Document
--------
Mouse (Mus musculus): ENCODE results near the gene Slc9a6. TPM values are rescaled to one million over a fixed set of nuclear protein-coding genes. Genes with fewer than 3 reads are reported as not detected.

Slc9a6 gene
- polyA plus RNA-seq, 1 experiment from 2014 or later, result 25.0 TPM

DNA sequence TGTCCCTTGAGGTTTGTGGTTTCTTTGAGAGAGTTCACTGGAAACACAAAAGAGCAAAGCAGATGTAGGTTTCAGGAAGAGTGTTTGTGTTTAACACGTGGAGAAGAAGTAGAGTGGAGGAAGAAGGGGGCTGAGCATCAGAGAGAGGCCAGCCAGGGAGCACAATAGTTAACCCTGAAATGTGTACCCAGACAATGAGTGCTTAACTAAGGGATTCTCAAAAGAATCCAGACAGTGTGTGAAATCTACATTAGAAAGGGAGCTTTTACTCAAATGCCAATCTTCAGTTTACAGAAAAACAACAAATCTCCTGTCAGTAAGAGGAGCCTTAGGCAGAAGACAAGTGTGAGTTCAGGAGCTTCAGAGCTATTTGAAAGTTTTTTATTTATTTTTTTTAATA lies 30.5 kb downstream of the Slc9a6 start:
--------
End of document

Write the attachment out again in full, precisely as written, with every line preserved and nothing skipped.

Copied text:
Mouse (Mus musculus): ENCODE results near the gene Slc9a6. TPM values are rescaled to one million over a fixed set of nuclear protein-coding genes. Genes with fewer than 3 reads are reported as not detected.

Slc9a6 gene
- polyA plus RNA-seq, 1 experiment from 2014 or later, result 25.0 TPM

DNA sequence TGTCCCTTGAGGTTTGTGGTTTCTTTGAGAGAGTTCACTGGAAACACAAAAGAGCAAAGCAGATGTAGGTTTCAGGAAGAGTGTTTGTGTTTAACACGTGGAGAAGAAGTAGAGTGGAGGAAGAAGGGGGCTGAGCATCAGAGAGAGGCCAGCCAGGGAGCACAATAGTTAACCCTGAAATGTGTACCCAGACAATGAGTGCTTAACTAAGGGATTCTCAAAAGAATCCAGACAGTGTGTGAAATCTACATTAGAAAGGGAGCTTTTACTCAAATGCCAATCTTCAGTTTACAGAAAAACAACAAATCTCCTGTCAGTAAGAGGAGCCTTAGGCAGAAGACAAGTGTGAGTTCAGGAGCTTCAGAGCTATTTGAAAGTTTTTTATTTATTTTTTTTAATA lies 30.5 kb downstream of the Slc9a6 start: